Chlorine Free Paper Issues

 

LISTENING STUDY Question 41:
Do the environmental impacts vary by type of tree free fiber?

Absolutely. - Jeanne Trombly, Fiber Futures

Yes. The raw material greatly affects the agricultural and processing impacts. Different fibers have varying impacts on land and water. If the source of the raw material is outside the United States, there may be additional humanitarian and environmental concerns. Pulping efficiencies will be based on the chemical makeup of the raw material. - Tom Rymsza, President, Vision Paper

Yes. The environmental impacts depend on what type of farming practices are being used. Rotation crop farming is far less damaging than current industrial chemical agricultural practices. - Living Tree Paper Company

Highly. They vary by fiber greatly. Some are darker/lighter; some require more mechanical input, some require more chemical input. Some can be grown specifically for paper. Other fibers are gleaned from crop residues. All fibers used for papermaking have some form of environmental impact. In an ideal world, which is not inconceivable in this instance, the paper industry would use a mixture of fibers from different sources to make paper. This would help relieve pressures on our forests, while adding income to struggling farmers. - Peter Hopkins, Environmental Papers Consultant for Crane Paper Company, Gargan Communications

Definitely, in general, if you can make use of an agricultural waste stream, that's better for the entire system. Kenaf and hemp are pretty similar in terms of their environmental impacts. - Jeff Mendelson, President, New Leaf Paper

Yes, some agricultural fibers require higher nitrogen fertilizer and pesticides. Crop residuals do not increase environmental impact. Crops that need not be harvested every year lower impacts. - Michael Jackson, Consultant, Tolovana Park, OR

Yes, very much so. Different fiber sources for different regions (ie: pine in the hills of the Southeast, switchgrass in Illinois, kenaf in the Mississippi Delta, and hesperaloe in the Southwest desert) build a diversified fiber supply and use natural resources most efficiently while minimizing impacts. - Peter A. Nelson, President, AgroTech Communications, Inc.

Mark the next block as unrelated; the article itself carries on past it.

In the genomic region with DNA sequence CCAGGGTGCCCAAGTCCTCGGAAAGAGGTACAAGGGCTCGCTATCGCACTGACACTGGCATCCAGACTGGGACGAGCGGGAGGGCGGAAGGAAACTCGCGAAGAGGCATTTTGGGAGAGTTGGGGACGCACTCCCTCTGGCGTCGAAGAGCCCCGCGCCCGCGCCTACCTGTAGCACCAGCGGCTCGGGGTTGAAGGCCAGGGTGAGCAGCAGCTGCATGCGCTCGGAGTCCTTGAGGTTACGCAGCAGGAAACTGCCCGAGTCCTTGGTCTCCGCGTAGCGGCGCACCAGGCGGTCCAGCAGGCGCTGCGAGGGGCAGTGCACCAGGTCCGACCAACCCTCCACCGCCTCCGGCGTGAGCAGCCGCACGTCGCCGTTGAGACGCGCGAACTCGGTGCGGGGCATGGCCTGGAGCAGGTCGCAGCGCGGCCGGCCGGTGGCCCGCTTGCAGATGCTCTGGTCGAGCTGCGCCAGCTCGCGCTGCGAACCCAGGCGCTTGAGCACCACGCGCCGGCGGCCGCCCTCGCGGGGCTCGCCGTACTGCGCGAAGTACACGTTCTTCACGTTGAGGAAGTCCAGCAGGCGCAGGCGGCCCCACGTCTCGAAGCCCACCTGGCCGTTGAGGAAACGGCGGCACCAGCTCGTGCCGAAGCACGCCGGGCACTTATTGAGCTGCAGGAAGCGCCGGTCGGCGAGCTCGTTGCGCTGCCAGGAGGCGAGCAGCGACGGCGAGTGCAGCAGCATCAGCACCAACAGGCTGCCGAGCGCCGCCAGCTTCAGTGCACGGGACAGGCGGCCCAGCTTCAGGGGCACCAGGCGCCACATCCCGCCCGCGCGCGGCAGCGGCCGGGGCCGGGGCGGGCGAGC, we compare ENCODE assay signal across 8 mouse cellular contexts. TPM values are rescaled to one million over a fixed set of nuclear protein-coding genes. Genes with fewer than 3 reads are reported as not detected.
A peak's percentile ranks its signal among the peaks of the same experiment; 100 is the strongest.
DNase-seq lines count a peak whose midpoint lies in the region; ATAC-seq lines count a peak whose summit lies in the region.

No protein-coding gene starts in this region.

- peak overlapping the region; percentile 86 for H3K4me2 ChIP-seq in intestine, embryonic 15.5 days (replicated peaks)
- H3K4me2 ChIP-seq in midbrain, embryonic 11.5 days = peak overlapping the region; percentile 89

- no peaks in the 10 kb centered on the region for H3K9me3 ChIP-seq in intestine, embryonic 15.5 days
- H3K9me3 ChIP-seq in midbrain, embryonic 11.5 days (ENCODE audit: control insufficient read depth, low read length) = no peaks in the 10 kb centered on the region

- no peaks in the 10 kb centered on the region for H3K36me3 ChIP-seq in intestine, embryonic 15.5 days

Yes. The principal variables that must be considered include the need for (and amounts of) herbicides, pesticides, fertilizers, and water by fiber type. Also critical to the overall environmental cost of such fibers is the intensiveness of the management required to raise and harvest the fiber, the soil types required, and the weather characteristics needed. Since environmental sensitivity is highly variable based on these factors, expect great variation by fiber type and variation within a fiber type based on location, soils, and growing season. - International Paper

Some agricultural fibers have lignin content of 3% (Table 4), some much higher and the pulping condition would be different. Also, being agricultural fibers, some fibers will contain nutrients and these have to be removed. - James S. Han, Research Chemist, USDA Forest Service Forest Products Laboratory

Arundo Donax has a greater yield than kenaf and other alternative fibers. Arundo donax is a perennial so you only have to plant it once. You don't need to till annually. Generally an acre provides 100 green tons (complete mass of plant). The amount harvestable for pulp is that divided by 2.42: 41 dry tons/acre. - Ernett Altherimer, Founder and Chairman, Nile Fiber


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